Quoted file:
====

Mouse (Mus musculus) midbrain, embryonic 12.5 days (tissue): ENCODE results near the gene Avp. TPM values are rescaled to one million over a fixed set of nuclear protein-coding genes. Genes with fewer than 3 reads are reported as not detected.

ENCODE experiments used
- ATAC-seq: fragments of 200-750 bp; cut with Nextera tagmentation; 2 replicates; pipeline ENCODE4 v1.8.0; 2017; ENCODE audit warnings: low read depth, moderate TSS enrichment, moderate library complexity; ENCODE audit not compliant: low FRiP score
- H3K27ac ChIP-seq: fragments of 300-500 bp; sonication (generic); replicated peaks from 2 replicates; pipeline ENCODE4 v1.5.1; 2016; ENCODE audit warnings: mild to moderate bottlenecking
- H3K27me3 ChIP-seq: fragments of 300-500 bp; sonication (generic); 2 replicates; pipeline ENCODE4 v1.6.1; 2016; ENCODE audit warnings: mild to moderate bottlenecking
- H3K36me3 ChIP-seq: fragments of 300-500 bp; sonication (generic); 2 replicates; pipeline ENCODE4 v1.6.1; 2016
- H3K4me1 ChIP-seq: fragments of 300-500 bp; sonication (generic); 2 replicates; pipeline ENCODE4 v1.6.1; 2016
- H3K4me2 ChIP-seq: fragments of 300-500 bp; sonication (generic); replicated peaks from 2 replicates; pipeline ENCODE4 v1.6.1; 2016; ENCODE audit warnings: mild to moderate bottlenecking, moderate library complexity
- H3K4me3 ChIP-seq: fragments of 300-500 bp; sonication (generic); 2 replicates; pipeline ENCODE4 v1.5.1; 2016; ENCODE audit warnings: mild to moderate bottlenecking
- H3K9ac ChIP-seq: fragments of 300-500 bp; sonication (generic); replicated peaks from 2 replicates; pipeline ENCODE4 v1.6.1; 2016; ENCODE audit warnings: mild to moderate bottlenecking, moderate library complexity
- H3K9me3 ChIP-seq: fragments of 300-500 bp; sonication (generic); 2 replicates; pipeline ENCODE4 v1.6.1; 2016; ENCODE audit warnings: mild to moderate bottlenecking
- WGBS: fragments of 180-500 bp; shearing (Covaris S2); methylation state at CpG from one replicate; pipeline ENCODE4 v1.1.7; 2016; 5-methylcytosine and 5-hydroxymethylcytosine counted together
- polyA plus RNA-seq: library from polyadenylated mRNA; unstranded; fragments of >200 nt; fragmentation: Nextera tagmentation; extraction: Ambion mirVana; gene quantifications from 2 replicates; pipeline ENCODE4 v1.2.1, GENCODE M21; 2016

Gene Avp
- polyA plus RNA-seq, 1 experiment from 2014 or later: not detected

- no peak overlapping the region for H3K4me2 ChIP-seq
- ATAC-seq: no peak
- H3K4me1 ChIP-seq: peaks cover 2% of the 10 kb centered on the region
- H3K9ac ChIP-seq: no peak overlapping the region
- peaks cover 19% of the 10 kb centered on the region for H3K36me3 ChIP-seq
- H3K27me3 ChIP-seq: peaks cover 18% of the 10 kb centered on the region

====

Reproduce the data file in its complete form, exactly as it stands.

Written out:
Mouse (Mus musculus) midbrain, embryonic 12.5 days (tissue): ENCODE results near the gene Avp. TPM values are rescaled to one million over a fixed set of nuclear protein-coding genes. Genes with fewer than 3 reads are reported as not detected.

ENCODE experiments used
- ATAC-seq: fragments of 200-750 bp; cut with Nextera tagmentation; 2 replicates; pipeline ENCODE4 v1.8.0; 2017; ENCODE audit warnings: low read depth, moderate TSS enrichment, moderate library complexity; ENCODE audit not compliant: low FRiP score
- H3K27ac ChIP-seq: fragments of 300-500 bp; sonication (generic); replicated peaks from 2 replicates; pipeline ENCODE4 v1.5.1; 2016; ENCODE audit warnings: mild to moderate bottlenecking
- H3K27me3 ChIP-seq: fragments of 300-500 bp; sonication (generic); 2 replicates; pipeline ENCODE4 v1.6.1; 2016; ENCODE audit warnings: mild to moderate bottlenecking
- H3K36me3 ChIP-seq: fragments of 300-500 bp; sonication (generic); 2 replicates; pipeline ENCODE4 v1.6.1; 2016
- H3K4me1 ChIP-seq: fragments of 300-500 bp; sonication (generic); 2 replicates; pipeline ENCODE4 v1.6.1; 2016
- H3K4me2 ChIP-seq: fragments of 300-500 bp; sonication (generic); replicated peaks from 2 replicates; pipeline ENCODE4 v1.6.1; 2016; ENCODE audit warnings: mild to moderate bottlenecking, moderate library complexity
- H3K4me3 ChIP-seq: fragments of 300-500 bp; sonication (generic); 2 replicates; pipeline ENCODE4 v1.5.1; 2016; ENCODE audit warnings: mild to moderate bottlenecking
- H3K9ac ChIP-seq: fragments of 300-500 bp; sonication (generic); replicated peaks from 2 replicates; pipeline ENCODE4 v1.6.1; 2016; ENCODE audit warnings: mild to moderate bottlenecking, moderate library complexity
- H3K9me3 ChIP-seq: fragments of 300-500 bp; sonication (generic); 2 replicates; pipeline ENCODE4 v1.6.1; 2016; ENCODE audit warnings: mild to moderate bottlenecking
- WGBS: fragments of 180-500 bp; shearing (Covaris S2); methylation state at CpG from one replicate; pipeline ENCODE4 v1.1.7; 2016; 5-methylcytosine and 5-hydroxymethylcytosine counted together
- polyA plus RNA-seq: library from polyadenylated mRNA; unstranded; fragments of >200 nt; fragmentation: Nextera tagmentation; extraction: Ambion mirVana; gene quantifications from 2 replicates; pipeline ENCODE4 v1.2.1, GENCODE M21; 2016

Gene Avp
- polyA plus RNA-seq, 1 experiment from 2014 or later: not detected

- no peak overlapping the region for H3K4me2 ChIP-seq
- ATAC-seq: no peak
- H3K4me1 ChIP-seq: peaks cover 2% of the 10 kb centered on the region
- H3K9ac ChIP-seq: no peak overlapping the region
- peaks cover 19% of the 10 kb centered on the region for H3K36me3 ChIP-seq
- H3K27me3 ChIP-seq: peaks cover 18% of the 10 kb centered on the region